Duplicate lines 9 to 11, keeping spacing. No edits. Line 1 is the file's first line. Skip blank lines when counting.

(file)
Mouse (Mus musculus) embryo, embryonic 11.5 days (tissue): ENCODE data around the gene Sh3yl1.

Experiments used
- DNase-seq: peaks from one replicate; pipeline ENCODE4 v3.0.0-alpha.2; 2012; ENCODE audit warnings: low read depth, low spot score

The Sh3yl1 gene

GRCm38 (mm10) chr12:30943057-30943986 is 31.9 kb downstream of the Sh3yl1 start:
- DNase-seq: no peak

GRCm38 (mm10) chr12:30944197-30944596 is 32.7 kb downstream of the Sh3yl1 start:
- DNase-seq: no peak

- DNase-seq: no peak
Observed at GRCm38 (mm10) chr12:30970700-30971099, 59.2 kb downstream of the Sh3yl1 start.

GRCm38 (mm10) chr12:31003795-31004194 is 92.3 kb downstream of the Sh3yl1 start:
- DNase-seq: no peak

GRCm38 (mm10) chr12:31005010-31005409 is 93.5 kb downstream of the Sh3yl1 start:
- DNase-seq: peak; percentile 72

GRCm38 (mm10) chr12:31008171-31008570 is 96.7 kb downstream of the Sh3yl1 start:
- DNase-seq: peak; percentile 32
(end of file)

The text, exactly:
- DNase-seq: no peak
Observed at GRCm38 (mm10) chr12:30970700-30971099, 59.2 kb downstream of the Sh3yl1 start.

GRCm38 (mm10) chr12:31003795-31004194 is 92.3 kb downstream of the Sh3yl1 start: